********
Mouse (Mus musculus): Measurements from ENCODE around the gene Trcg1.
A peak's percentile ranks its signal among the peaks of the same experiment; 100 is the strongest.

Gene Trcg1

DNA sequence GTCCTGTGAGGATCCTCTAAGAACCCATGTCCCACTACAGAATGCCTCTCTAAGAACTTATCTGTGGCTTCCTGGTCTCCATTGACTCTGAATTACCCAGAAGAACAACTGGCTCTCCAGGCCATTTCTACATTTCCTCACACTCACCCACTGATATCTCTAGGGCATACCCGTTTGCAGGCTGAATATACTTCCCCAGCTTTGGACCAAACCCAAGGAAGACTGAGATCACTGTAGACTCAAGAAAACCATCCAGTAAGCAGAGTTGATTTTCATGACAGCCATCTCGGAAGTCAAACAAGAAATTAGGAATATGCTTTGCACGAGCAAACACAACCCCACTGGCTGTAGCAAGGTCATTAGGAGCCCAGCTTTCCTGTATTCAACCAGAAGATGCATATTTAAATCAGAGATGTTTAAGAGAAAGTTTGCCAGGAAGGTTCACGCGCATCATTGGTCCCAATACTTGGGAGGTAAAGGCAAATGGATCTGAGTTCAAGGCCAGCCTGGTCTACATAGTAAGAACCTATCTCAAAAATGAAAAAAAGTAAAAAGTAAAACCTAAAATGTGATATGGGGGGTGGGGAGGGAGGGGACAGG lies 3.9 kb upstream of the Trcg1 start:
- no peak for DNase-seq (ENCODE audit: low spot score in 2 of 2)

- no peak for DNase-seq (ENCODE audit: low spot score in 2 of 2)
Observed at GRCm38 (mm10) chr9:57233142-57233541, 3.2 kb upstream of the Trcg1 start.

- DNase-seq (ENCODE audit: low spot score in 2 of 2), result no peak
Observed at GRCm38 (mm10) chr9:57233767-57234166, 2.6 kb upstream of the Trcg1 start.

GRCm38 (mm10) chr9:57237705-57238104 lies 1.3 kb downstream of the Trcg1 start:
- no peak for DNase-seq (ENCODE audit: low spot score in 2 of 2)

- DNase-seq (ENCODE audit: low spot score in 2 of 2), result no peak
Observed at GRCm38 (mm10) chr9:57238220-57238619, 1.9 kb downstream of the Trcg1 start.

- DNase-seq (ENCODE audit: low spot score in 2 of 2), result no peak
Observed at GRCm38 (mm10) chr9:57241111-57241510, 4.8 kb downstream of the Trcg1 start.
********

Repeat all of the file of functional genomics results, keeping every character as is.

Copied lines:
Mouse (Mus musculus): Measurements from ENCODE around the gene Trcg1.
A peak's percentile ranks its signal among the peaks of the same experiment; 100 is the strongest.

Gene Trcg1

DNA sequence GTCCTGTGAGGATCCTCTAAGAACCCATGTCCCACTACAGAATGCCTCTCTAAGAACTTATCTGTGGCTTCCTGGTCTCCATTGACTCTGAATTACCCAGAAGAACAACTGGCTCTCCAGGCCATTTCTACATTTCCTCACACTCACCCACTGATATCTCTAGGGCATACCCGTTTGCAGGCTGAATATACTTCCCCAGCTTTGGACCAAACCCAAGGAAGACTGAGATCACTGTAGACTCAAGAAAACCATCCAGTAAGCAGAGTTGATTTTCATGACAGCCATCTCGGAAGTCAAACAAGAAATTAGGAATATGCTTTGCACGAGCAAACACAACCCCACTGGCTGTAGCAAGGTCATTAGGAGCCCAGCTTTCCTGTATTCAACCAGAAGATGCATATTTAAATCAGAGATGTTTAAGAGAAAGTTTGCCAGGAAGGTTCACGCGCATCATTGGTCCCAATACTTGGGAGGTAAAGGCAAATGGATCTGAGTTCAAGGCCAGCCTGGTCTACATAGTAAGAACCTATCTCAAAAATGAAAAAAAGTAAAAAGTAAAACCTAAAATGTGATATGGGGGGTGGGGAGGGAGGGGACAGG lies 3.9 kb upstream of the Trcg1 start:
- no peak for DNase-seq (ENCODE audit: low spot score in 2 of 2)

- no peak for DNase-seq (ENCODE audit: low spot score in 2 of 2)
Observed at GRCm38 (mm10) chr9:57233142-57233541, 3.2 kb upstream of the Trcg1 start.

- DNase-seq (ENCODE audit: low spot score in 2 of 2), result no peak
Observed at GRCm38 (mm10) chr9:57233767-57234166, 2.6 kb upstream of the Trcg1 start.

GRCm38 (mm10) chr9:57237705-57238104 lies 1.3 kb downstream of the Trcg1 start:
- no peak for DNase-seq (ENCODE audit: low spot score in 2 of 2)

- DNase-seq (ENCODE audit: low spot score in 2 of 2), result no peak
Observed at GRCm38 (mm10) chr9:57238220-57238619, 1.9 kb downstream of the Trcg1 start.

- DNase-seq (ENCODE audit: low spot score in 2 of 2), result no peak
Observed at GRCm38 (mm10) chr9:57241111-57241510, 4.8 kb downstream of the Trcg1 start.